Accidental shooting: No charges filed in Crozet girl's death

Maggie Hollifield's obituary describes a camp-loving 10-year-old who died from a "tragic accident" in her Crozet home. Albemarle Commonwealth's Attorney Denise Lunsford agrees and will not seek indictments against the girl's 13-year-old brother nor her parents for the fatal May 21 shooting.

Maggie's father, Paul Hollifield, pastor at Commonwealth Christian Community, which operates Victory Hill Church of God After School Care, and his wife Anne had left their four children home that Tuesday morning to attend to business. That was not unusual for the home-schooled children, who ranged in ages from 9- to 15-years-old, according to a June 13 letter from Lunsford to Steve Sellers, Albemarle police chief, detailing what happened.

The night before, the brother had cleaned and taken apart his shotgun in the living room. The gun had been given to him by a relative and was not working properly, says the prosecutor's letter.

The next morning, he was making a modification to the gun and had taken out the shells but forgot one in the chamber. In cycling shells through the gun to make sure it was working, the firearm discharged and struck Maggie, who was standing behind a love seat upon which their 9-year-old sibling was sitting.

"The 13-year-old did not recall pulling the trigger but acknowledged that his hand would have been near the trigger at the time," writes Lunsford.

The brother and older sister ran to a neighbor's house, where the neighbor called 911 and the children called their mother.

Paul Hollifield told the police that his son normally was very cautious about the gun and that he trusted his son, who had taken a hunter's safety course, with the weapon.

There were no conflicts between the siblings, reports Lunsford, and Hollifield describes his son as "tender-hearted." Lunsford determined that the shooting was accidental, and there was no probable cause for charging the teen with involuntary manslaughter.

She also determined that there was insufficient evidence to charge the parents with neglect or abuse of the children, or of recklessly leaving a firearm unsecured.

The children were interviewed in the presence of a parent, she notes, and the questioning was conducted "with sensitivity" to the young ages of the primary witnesses.

The death of Maggie, concludes Lunsford, was "a tragic accident."

In another recent shooting by a 13-year-old, a Chesterfield boy brought a pistol to a friend's house June 13, accidentally discharged it, and struck a 13-year-old girl in the leg, according to the Richmond Times-Dispatch. The boy has been charged with reckless handing of a firearm, discharging a weapon within a residence and possession of a firearm by a juvenile.

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This is heartbreaking. This entire family will suffer needlessly for the manslaughter this boy committed. I say needlessly because the parents did not need to give their 13-year-old child a gun. It is fine with me if they don't file charges against the child. But I wish it were possible to file charges against the parents--for what, I don't know. For whatever they possibly could, I suppose. Why would they ever, despite the child's "gun safety class," allow him to do anything at all with his gun outside their presence? Or in the presence of the other children? Pointing the gun at them, however inadvertently? That is a 13-year-old's mistake. Other, older people might make that mistake too. But this entire thing could have been avoided if the parents used a little sense. I am sad and angry about this turn of events. I hope they have learned their lesson. My opinion, by the way, has little to do with gun control laws, and more to do with the laws governing minors and parents' responsibility for them. They are grieving, deeply. And they should also be ashamed of themselves.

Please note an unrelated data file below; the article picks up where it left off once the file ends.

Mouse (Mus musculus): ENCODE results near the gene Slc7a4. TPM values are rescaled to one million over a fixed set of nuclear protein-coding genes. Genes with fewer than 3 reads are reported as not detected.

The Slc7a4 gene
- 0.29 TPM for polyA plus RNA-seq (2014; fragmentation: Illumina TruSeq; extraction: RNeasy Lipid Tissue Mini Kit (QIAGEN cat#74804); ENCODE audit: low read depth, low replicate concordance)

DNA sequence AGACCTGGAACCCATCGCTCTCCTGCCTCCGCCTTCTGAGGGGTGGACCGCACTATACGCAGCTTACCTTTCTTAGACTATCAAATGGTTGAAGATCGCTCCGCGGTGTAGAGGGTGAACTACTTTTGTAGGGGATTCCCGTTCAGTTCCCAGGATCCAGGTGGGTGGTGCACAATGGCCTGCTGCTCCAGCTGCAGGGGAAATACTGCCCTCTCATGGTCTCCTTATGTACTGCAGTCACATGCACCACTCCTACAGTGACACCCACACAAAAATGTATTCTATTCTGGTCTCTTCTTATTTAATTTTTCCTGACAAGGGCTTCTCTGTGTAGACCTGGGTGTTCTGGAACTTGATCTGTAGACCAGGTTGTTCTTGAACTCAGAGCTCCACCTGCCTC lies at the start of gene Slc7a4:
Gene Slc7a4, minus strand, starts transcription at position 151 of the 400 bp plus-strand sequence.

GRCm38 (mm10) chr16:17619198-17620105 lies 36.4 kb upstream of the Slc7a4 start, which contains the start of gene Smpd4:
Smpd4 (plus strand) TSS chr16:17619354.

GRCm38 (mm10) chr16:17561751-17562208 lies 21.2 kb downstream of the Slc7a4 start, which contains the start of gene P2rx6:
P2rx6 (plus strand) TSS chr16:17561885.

This family IS suffering. These parents loved their daughter (you didn't), and they also love their son (you don't). This was an accident, look the word up if you are unsure of its meaning. Your hurtful words (ie "used a little sense" or "hope they learned their lesson") are intentional, so I think it is YOU who should be "ashamed" of yourself.

I'm sorry. I see the ways in which I was insensitive. Of course they are grieving. Of course they love their children. Of course they regret the circumstances. I know it was an accident; that's what "inadvertently" refers to. I should take my campaign against children's having access to guns and risking such accidents to another forum. End of discussion.

UNfortunately 'Ya think' you are NOT THINKING.

It is lovely to have kindness for the family that is grieving, but FOR THE MANY FUTURE CHILDREN, the public must be ENCOURAGED to discuss the facts of the case, relevant to how Virginia's laws may be changed to protect THE MANY FUTURE CHILDREN.

While it is lovely to try to protect the grieving family, it is UN-lovely to criticize the public for wrestling with difficult issues of public policy.

Saying that, we see that in another jurisidiction in Virginia - Henrico - that Commonwealth's Attorney DID FIND CHARGES that apply:
"discharging a weapon within a residence and possession of a firearm by a juvenile"

Appropriate public policy question: WHY in Albemarle did the Commonwealth's Attorney NOT FIND those charges in an apparently very similar set of facts?

God-Fearer, excellent question and points. Most likely, Ms. Lunsford decided tha this family had suffered enough, while the other prosecutor, dealing with a less tragic situation, didn't not achieve that calculus.